Sunday, August 01, 2010

Further Thoughts on Recent Subjects

The bit from Norman Mailer about John Kennedy's presidency having, for a brief time anyway, inspired Americans to dress better made a big impression on me. Are there any political leaders nowadays who actually cause multitudes of people to earnestly seek self-improvement in small ways by mimicking certain aspects, or perceived aspects, of the leader's behavior? There was obviously some hope that Obama was going to be this way, perhaps especially among blacks and other minority groups, but as yet I have not seen any such response. Plenty of people loved Reagan's attitudes towards taxes and Communism, and many set to reiterating these in a spirit of great faithfulness, but I have noticed many people actually aping the man himself wholly separate from his ideologies however. Kennedy on the other hand, along with the sartorial example set off a speedreading fad among a certain segment of the public when it became public that he possessed and frequently resorted to this skill, as well as convinced many young boys especially (such as Bill Clinton and my father) that being a student of history and showing respect at least towards important figures in the arts could be cool (and not be a hindrance in skirt-chasing either, if you must go there. Kennedy's famous book, or the book that was published in his name, Profiles in Courage, which seems to have been shrewdly modeled after the vigorous but still cultivated works of admired fellow patrician-politicians such as Churchill and Teddy Roosevelt, was still selling well and had a pretty wide readership even into my childhood in the 70s. Of course armies of scholars and ideological enemies have been diligently at work over the last 30 years exposing Kennedy as a fraud--who doesn't know by now that he preferred Ian Fleming's james Bond books to those of the Nobel Laureates and legendary poets he was fond of entertaining at the White House? This is still largely beside the point, however. He exuded a certain degree of real urbanity and idealism, wherever or however he picked it up or packaged it, to which a great many ordinary people were attracted and aspired to emulate. I don't think this was such a bad thing. John Kerry (whom I voted for, but didn't particularly like) by many accounts is in his private life a genuinely cultivated man after a fashion, but politically he had no sense of how to turn this to any advantage with the public, and obviously in George Bush's America regarded it as something to be hidden from view at all cost. This very trait was the genius of most of the great political figures in American history however--making the people believe that fundamentally you really are one of them, in fact are just a somewhat more perfectly realized version of themselves.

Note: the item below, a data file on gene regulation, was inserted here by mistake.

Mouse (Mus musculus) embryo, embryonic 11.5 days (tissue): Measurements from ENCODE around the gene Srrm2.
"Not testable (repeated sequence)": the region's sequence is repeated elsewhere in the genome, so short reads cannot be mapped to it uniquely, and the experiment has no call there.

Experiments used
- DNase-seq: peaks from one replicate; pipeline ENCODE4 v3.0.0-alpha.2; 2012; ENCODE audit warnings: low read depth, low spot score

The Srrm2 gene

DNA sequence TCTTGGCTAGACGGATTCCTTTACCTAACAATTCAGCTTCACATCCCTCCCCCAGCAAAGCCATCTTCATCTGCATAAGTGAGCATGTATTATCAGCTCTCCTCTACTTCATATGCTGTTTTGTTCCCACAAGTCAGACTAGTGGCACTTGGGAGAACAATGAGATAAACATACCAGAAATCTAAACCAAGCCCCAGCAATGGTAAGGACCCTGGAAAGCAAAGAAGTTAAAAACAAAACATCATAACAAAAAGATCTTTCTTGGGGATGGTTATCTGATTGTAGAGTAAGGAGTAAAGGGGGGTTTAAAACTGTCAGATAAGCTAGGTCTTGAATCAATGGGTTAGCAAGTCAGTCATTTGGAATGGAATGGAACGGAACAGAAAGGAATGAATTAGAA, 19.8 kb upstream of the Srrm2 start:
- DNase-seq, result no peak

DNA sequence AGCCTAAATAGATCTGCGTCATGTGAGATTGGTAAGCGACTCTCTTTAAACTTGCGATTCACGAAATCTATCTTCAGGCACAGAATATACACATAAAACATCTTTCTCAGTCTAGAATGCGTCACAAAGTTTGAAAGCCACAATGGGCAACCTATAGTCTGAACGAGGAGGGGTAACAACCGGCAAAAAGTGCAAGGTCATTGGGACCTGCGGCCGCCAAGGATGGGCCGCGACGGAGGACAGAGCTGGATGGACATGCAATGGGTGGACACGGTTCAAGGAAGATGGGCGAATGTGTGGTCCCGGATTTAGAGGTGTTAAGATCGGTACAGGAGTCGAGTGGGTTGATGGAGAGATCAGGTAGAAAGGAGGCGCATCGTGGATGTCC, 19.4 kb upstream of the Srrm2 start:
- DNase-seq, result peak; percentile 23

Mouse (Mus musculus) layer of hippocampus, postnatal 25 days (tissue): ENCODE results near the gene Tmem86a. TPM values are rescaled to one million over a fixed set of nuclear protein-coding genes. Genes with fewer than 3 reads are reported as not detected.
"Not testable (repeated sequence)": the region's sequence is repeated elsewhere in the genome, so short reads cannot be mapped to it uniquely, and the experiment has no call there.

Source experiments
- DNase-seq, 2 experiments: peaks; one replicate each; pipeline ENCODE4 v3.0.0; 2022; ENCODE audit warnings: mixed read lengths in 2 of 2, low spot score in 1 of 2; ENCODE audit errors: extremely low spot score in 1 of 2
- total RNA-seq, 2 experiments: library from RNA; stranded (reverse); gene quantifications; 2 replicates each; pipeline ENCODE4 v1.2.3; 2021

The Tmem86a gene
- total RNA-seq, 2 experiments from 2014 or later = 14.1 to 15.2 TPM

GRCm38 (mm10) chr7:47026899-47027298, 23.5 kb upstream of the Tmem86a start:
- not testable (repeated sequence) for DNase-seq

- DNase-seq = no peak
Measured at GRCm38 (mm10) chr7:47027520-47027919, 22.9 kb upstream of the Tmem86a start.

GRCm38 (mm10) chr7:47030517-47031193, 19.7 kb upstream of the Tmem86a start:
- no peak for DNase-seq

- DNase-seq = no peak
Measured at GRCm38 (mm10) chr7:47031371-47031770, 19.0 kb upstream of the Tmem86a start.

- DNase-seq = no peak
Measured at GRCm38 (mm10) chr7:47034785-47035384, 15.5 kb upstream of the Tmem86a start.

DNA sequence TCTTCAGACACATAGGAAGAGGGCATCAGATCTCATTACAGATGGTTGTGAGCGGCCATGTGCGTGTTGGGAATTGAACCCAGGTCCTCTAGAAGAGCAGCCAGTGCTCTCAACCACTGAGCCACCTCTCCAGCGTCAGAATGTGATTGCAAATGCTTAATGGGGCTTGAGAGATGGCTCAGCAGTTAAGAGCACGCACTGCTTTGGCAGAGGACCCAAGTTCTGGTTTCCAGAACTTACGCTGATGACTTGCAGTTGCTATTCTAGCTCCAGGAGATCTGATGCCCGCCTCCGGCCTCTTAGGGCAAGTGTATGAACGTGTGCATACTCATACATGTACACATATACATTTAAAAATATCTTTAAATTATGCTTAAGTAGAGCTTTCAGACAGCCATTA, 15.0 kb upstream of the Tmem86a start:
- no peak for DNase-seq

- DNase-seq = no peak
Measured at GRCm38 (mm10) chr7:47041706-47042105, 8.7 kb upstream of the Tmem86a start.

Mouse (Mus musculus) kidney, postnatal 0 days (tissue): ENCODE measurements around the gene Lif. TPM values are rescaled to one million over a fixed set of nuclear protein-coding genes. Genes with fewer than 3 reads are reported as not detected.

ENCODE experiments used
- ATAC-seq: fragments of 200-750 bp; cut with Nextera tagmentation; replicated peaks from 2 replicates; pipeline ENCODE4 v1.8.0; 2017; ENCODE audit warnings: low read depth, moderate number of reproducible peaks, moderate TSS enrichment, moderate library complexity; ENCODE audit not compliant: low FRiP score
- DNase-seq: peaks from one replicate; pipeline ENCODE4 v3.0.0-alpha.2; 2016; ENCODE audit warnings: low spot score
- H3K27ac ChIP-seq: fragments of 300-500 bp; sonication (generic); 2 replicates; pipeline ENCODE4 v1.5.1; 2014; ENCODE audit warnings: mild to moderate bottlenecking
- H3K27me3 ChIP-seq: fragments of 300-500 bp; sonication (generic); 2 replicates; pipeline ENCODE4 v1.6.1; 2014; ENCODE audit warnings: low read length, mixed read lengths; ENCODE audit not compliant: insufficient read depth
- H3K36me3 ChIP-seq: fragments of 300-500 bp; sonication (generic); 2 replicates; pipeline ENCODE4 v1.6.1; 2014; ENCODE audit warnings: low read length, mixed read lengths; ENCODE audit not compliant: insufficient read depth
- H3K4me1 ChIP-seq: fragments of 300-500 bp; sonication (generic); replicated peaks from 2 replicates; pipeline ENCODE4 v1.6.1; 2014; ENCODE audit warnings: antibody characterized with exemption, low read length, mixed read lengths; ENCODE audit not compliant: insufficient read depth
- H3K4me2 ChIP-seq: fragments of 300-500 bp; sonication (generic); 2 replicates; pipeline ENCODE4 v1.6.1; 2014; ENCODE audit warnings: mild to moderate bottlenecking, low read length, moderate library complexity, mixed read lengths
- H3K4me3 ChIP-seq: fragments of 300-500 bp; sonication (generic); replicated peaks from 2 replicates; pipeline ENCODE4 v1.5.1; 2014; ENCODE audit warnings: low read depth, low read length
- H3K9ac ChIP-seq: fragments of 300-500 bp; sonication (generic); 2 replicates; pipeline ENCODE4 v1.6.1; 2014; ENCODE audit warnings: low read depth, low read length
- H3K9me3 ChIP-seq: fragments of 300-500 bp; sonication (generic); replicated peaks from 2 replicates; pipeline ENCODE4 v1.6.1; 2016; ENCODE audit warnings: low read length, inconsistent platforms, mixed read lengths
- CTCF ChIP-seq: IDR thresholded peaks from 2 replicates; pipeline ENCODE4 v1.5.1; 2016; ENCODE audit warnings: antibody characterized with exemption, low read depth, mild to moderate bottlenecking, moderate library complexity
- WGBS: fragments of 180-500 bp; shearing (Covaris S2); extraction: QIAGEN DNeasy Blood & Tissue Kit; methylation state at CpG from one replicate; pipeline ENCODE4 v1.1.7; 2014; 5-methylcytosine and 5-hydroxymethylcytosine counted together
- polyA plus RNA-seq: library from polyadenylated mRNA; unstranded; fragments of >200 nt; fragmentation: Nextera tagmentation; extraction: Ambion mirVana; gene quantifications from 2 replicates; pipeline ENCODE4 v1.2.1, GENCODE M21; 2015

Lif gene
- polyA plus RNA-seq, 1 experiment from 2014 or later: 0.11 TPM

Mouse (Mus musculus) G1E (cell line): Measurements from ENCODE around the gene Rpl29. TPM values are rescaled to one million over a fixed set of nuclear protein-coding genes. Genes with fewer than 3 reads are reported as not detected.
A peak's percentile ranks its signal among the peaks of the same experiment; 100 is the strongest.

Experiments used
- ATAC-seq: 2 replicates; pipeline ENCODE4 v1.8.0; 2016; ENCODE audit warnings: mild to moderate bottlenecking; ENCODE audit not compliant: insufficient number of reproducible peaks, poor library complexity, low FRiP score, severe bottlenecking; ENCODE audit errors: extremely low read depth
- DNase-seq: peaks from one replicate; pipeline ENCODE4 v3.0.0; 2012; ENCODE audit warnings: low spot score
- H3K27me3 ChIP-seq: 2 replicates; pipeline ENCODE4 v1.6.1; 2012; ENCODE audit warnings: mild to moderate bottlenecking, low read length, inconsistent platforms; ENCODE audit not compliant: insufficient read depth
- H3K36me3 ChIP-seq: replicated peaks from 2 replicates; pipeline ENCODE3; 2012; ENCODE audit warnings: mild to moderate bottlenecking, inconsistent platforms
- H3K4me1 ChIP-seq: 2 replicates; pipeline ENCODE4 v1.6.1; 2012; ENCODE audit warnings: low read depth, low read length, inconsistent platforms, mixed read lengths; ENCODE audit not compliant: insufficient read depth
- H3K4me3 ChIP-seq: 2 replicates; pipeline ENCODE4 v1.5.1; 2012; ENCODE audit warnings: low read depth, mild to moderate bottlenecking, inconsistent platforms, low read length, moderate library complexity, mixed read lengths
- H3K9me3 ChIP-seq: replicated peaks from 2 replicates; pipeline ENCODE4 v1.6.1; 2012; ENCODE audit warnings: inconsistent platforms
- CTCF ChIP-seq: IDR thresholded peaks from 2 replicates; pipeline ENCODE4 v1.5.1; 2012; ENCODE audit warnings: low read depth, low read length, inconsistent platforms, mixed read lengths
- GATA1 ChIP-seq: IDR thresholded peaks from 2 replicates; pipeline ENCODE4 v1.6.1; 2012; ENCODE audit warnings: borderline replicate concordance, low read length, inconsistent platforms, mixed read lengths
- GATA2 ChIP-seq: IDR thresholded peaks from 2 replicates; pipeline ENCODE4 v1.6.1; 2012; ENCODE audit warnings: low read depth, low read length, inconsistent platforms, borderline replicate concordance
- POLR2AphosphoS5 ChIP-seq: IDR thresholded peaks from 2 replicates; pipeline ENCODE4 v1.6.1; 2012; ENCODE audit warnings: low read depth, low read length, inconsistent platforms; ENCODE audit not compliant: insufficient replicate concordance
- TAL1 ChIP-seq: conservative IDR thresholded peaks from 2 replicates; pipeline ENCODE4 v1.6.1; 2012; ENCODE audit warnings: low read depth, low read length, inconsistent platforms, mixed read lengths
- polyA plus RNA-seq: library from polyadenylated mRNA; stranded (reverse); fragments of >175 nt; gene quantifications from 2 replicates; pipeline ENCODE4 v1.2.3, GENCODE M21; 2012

One thing I left out in my account of my visit to Tennessee was how cheerful many people--and native-born Americans at that--were in working at what would appear to be very unpleasant and poorly-paying jobs in the service industry, the kind that in the Northeast, if they are not held by immigrants or the very young, are usually the provenance of, if not surly, decidedly unenthusiastic people indeed. I know I am working from a very small sample but the contrast was immediately large enough to make an impression. Obviously many of these workers, mostly women, but there were a few men, have children and all the usual expenses, they put forth a real conscientious effort both to do a good job and remain upbeat--I wish I could always say the same for myself--which contributes substantially to the quality of life, which by a cursory glance at the socio-economic statistics would appear to be rather low, in that area. I think they deserve a better deal, though maybe that will be their destruction, as the too easy life has (it is asserted) been the destruction of both the moral and intellectual vitality of modern Europe.

My understanding of both politics and economics is apparently so weak that even 'weak' as an adjective would give too strong an impression of it, but after some point doesn't the continued high unemployment rate, lack of job creation, etc, need to be addressed as a immediate political problem separate from a classical economics problem? The capitalists have done a very good job persuading important people as well as the general public that Franklin Roosevelt's policies exacerbated and extended rather than helped the recovery from the Great Depression, which would have come about sooner if the business cycles had been allowed to run their course. Why the general wage-earning public should trust the capitalists' interpretation of anything as far as it regards themselves, I don't know, but if the market determines that 20% or so real unemployment is inevitable for 5-10 years, or even more permanently, I certainly hope the government has some kind of plan for coping sensibly with a society living on these terms, which I don't think they do.

Another thing I don't get is the obsession right-wingers have with poor people not paying any, or even very little income tax. I suppose there is an argument that everybody with an income should have to pay something on principle, as a reminder of their having a stake in society, etc (which of course everyone does with regard to Social Security and so on). I would imagine however that classic economic analysis and number crunching would have determined that the sums acquired from taxing peole making $25,000 or so a year would not outweigh the increased burdens, services, etc that would result from the individuals' loss of that income...this last is just dashed off as I have to go. I will think it through more at another time.

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